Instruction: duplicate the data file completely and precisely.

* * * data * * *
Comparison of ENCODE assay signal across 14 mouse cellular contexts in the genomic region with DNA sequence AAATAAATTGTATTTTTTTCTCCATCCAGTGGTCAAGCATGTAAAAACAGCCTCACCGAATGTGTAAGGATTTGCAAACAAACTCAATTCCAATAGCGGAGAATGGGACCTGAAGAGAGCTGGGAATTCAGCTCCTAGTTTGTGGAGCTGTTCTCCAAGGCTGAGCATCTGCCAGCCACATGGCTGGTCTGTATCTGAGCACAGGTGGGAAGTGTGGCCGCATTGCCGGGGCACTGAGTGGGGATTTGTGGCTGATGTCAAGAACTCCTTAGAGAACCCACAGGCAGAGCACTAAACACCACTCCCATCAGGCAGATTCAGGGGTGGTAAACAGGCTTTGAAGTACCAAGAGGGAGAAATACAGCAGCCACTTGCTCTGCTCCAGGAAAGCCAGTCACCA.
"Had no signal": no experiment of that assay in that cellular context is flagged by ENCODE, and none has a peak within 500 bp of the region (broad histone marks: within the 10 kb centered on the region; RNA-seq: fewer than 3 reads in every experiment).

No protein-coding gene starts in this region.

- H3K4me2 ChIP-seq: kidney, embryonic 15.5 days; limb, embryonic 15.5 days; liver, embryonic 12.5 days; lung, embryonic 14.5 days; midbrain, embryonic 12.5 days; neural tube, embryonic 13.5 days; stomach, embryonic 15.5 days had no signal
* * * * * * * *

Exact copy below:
Comparison of ENCODE assay signal across 14 mouse cellular contexts in the genomic region with DNA sequence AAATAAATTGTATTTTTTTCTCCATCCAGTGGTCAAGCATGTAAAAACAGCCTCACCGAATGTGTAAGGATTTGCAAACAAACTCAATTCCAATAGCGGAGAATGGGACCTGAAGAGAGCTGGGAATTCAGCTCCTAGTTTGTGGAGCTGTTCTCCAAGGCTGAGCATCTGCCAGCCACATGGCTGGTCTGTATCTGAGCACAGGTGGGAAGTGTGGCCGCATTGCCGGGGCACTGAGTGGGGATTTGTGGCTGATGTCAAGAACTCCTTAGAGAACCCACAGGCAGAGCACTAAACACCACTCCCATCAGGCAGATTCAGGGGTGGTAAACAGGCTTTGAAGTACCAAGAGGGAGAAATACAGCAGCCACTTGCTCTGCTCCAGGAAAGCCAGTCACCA.
"Had no signal": no experiment of that assay in that cellular context is flagged by ENCODE, and none has a peak within 500 bp of the region (broad histone marks: within the 10 kb centered on the region; RNA-seq: fewer than 3 reads in every experiment).

No protein-coding gene starts in this region.

- H3K4me2 ChIP-seq: kidney, embryonic 15.5 days; limb, embryonic 15.5 days; liver, embryonic 12.5 days; lung, embryonic 14.5 days; midbrain, embryonic 12.5 days; neural tube, embryonic 13.5 days; stomach, embryonic 15.5 days had no signal